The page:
10 Common Myths About Purpose And How To Move Through Them.

10 Common Myths About Purpose And How To Move Through Them.
Photo by LexScope / Unsplash

I write a lot about purpose.

I do because of all the top development practices; discovering our purpose can be among the most challenging.

I work with people daily who feel they are merely drifting through life.

That’s not our God-designed life.

Purpose is complicated partly because we have complicated it; we’ve surrounded it with misconceptions and myths.

Let’s debunk ten.

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My Purpose Must Be Original

You are in a battle against yourself if you are competing for originality. Your life purpose is not originality, but authenticity.

Seek first who God made you to be, not the mold others have handed to you. It may be weird, but it might also be common. It doesn’t matter as long as it is you.

Purpose Is A Luxury For The Privileged

Because it can be a long and difficult road to find purpose, many will dismiss it as something reserved for the elite or fortunate—those with enough time and money to search for purpose.

A hunger for meaning is built into human nature. It is a gift given to us.

Dismissing it (for whatever reason) is simply denying the gift.

Holocaust survivor Viktor Frankl said it this way, Man’s main concern is not to gain pleasure or to avoid pain, but rather to see a meaning in his life.”

Purpose Is Abstract and Impractical

The idea of knowing our purpose can feel distant and philosophical. But purpose is utterly practical.

Finding your purpose means giving your actions more meaning by clearly understanding your big goals and what drives you.

Think of purpose like a map and achievement like reaching your destination. Without a clear map, you're just wandering around. Knowing your goals gives you direction and motivation to get there.

People train for and run marathons not because they enjoy being miserable but because they have discovered a purpose hidden behind the pain that many people (myself included) have not yet discovered.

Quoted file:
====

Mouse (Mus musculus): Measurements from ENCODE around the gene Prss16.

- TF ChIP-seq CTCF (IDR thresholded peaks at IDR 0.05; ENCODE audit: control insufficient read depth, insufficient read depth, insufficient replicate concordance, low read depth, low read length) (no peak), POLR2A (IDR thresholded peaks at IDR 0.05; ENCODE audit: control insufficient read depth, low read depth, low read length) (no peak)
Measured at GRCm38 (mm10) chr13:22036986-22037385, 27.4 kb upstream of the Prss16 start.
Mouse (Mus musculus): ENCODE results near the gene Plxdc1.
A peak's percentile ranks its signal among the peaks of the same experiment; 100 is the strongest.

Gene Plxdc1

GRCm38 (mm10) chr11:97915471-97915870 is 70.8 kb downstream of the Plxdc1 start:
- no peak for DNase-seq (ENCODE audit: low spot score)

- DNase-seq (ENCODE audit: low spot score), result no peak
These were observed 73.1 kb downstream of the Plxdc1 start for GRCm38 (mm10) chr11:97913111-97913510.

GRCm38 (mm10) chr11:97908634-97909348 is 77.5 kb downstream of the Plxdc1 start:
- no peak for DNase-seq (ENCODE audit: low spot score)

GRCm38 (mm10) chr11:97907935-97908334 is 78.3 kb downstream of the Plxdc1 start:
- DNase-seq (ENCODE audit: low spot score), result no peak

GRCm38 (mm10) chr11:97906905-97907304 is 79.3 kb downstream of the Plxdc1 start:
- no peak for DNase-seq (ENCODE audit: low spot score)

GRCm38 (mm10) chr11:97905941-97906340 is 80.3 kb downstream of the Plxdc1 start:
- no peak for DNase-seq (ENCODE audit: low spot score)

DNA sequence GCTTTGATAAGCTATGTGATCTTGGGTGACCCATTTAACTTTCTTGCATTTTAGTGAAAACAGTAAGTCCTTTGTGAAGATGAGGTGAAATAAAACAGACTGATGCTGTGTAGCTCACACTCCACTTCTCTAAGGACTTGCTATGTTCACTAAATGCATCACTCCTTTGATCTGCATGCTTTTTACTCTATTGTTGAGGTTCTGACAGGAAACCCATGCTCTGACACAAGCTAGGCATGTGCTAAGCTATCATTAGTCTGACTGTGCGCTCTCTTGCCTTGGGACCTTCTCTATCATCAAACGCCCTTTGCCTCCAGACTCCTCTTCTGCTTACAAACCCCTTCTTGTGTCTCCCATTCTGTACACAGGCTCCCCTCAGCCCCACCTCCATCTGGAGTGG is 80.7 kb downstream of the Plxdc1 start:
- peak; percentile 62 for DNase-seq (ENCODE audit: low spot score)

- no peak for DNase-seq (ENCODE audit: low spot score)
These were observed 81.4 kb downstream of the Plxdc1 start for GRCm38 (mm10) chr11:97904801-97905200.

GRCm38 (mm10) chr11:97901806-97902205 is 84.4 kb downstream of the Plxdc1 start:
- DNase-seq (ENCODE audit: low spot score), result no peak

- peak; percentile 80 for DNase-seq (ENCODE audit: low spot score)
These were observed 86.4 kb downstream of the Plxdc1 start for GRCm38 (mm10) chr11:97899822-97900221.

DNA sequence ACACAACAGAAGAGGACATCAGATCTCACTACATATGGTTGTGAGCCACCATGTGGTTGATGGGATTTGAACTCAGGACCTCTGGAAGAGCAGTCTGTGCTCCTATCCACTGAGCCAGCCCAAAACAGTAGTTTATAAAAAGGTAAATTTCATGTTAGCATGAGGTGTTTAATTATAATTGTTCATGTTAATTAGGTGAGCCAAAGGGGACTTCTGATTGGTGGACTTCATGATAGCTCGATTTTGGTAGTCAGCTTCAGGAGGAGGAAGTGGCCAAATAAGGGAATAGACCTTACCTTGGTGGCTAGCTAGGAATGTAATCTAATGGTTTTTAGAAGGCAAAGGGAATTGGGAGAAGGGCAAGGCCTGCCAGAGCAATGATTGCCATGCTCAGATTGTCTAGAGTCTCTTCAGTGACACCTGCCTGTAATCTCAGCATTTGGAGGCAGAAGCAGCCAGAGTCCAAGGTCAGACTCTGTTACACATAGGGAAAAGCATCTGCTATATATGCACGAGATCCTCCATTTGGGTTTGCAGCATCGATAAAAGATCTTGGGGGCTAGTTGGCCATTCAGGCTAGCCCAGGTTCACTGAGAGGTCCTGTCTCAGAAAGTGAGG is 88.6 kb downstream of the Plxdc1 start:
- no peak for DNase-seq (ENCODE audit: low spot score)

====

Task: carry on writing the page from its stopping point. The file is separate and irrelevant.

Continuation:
My Purpose Should Come To Me Like A Revelation

Purpose is often messy.

We often think our life purpose will come to us fully and will be crystal clear.

Purpose is a lot like wisdom in this way. We don’t receive it; we must discover it ourselves after a journey few are willing to make, and nobody can take for us.

Purpose Is All About Me

Finding your "why" isn't about hiding in a cave or becoming a monk. It's about rolling up your sleeves and experimenting in the real world.

That type of “purpose” is selfish and self-driven.

Purpose always comes back to others and to something larger than ourselves.

“You have to build meaning into your life, and you build it through your commitments—whether to your religion, to an ethical order as you conceive it, to your life’s work, to loved ones, to your fellow humans.” -John W. Gardner, public official and political reformer.

Purpose Is Out There For Me To Find

We will find our purpose by bumping up against the world. That is true.

But your purpose is not hiding under a rock, ready to be found. It’s waiting to be cultivated.

Here is an excerpt from my free email course, Purpose Made Simple:

In your pursuit of a sense of purpose, focus as much on making your life meaningful as in taking meaning from it. 

  • School bus drivers bear enormous responsibility—caring for and keeping safe dozens of children every day.
  • Cashiers can be a friendly, uplifting interaction in someone’s day—often desperately needed.
  • Environmentalists keep the rest of us focused on the value of caring for our home planet—and often receive an erroneous amount of criticism for it.

Purpose is the quality we choose to shape our lives around.

eyeglasses with gray frames on the top of notebook
Photo by Dan Dimmock on Unsplash

I Have Just One Purpose

That’s a lot of pressure, huh?

One thing that will solve all your problems, push you toward fulfillment and make your life worth it at the very end.

The poet Walt Whitman once wrote, “I am large. I contain multitudes.”